I am overjoyed with Adelaide's love of reading.
Anymore, it often feels like all she wants to do is read. She often comes home from school and, needing time to decompress after a long day of having to be social, curls up with a book. I don't know how many times I've recently had to say, "No books at the supper table," or, "Adelaide, put the book down and brush your teeth/ get dressed/ put the silverware away." She loves to read, and I love that.
There have, however, been a few drawbacks to this new-found affinity for the written word.
See, I love to read, too. At our house, you're likely to see a paperback on the table, one on the kitchen counter, another next to the couch. I like to have to them scattered throughout the house, just in case I have an empty minute or two throughout the day that could possibly be devoted to reading.
A few weeks ago, I realized I may have to change this practice. For the most part, I read fiction, and one of the genres I enjoy is Mystery. I don't know how many mysteries you've read, but their plots commonly involve activities about which I don't necessarily want our five-year-old daughter receiving a premature education.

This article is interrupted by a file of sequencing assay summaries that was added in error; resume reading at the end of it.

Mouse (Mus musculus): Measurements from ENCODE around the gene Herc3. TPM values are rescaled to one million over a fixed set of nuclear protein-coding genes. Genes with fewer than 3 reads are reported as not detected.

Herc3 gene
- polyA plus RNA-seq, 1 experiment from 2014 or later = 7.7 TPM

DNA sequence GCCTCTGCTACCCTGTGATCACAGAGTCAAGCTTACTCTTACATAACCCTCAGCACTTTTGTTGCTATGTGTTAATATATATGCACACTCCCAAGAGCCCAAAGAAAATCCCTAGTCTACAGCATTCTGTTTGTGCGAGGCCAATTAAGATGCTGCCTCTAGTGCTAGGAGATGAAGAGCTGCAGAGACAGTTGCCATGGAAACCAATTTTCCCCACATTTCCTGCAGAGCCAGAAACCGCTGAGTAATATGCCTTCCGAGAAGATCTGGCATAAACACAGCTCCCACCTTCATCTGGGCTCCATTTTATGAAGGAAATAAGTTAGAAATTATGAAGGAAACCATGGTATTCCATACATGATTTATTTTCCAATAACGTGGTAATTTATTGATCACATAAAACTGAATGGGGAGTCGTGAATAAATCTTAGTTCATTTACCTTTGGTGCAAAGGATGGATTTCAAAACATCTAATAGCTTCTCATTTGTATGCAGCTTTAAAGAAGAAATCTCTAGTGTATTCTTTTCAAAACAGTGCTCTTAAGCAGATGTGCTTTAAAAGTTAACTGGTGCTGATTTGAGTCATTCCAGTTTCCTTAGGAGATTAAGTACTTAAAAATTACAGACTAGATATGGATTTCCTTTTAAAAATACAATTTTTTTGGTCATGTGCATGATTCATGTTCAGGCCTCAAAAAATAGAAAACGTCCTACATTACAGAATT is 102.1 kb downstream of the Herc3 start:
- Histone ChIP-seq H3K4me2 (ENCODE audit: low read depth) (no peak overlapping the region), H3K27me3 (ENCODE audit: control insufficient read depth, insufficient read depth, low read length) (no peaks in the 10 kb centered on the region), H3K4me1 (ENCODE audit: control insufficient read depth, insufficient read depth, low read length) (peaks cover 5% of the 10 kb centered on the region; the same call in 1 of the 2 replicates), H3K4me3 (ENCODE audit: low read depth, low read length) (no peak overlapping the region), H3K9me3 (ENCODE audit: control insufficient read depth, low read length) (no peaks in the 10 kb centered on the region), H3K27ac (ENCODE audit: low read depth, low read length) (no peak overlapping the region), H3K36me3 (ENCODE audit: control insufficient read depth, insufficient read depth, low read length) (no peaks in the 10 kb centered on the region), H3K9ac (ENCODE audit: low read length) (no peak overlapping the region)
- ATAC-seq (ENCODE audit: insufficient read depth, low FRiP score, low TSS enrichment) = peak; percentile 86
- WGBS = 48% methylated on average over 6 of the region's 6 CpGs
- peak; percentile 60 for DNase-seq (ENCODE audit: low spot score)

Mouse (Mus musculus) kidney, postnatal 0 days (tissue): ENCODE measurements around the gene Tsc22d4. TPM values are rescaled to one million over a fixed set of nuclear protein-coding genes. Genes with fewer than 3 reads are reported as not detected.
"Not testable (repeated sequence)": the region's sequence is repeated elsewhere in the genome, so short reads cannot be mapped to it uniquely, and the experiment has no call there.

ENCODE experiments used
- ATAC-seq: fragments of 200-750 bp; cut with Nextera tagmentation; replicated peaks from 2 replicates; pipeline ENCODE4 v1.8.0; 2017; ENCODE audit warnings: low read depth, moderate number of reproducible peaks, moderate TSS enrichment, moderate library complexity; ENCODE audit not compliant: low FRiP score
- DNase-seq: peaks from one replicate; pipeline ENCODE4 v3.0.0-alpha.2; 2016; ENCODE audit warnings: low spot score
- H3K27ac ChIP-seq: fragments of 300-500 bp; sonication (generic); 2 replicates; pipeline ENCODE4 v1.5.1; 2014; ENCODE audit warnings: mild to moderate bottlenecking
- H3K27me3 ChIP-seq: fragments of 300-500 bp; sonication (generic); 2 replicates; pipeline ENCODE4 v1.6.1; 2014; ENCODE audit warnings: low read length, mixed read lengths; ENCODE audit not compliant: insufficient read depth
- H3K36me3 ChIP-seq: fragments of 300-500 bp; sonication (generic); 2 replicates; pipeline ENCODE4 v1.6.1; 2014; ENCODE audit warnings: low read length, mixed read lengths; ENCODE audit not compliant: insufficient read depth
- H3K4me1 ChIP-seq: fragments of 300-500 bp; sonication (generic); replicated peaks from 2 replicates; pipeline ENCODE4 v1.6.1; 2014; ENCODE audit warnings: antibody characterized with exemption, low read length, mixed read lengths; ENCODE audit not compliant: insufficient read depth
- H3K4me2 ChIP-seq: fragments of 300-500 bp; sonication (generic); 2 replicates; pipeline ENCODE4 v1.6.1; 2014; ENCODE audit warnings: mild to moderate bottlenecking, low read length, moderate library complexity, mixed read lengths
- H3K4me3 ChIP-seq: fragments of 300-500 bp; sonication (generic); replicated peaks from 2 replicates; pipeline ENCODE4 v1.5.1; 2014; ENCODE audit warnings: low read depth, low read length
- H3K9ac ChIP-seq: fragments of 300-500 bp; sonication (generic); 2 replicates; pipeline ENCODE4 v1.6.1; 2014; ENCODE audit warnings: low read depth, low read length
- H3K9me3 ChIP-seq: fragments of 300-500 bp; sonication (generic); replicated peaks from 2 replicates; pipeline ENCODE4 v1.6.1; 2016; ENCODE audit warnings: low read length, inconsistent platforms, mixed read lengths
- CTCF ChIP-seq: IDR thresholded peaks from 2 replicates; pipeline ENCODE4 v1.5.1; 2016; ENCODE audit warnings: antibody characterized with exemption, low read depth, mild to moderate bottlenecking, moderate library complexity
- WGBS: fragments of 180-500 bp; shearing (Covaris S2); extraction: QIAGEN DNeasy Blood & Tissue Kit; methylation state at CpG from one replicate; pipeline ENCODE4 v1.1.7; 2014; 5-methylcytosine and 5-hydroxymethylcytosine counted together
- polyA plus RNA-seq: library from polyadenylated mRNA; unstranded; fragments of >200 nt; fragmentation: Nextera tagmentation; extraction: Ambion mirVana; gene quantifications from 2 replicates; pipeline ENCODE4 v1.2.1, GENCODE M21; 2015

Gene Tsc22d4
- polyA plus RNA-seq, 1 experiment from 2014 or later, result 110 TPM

Recently, as I was preparing supper in the kitchen, I heard Adelaide's sharp intake of breath, and she exclaimed, "Mom! Why would this guy kill his friend? And what's this word? It's spelled m-a-c-h-e-t-e." I turned around, and sure enough, there was our daughter, nose in a murder mystery.
I've since tried to more closely monitor what I leave lying around. No more Agatha Christie on the couch.
Even undertaking those measures, she still surprises me every few days with the reading material she manages to procure. Earlier today, for instance, Adelaide caught my attention, then said, "Hey Mom, listen to this: 'Don't throw out those coffee grounds you used to brew your morning cup- apply them directly to your thighs!'"
"Adelaide, what on earth are you reading?"
"Just a magazine. What's cellulite?"
The scary part is I know it's only going to get worse.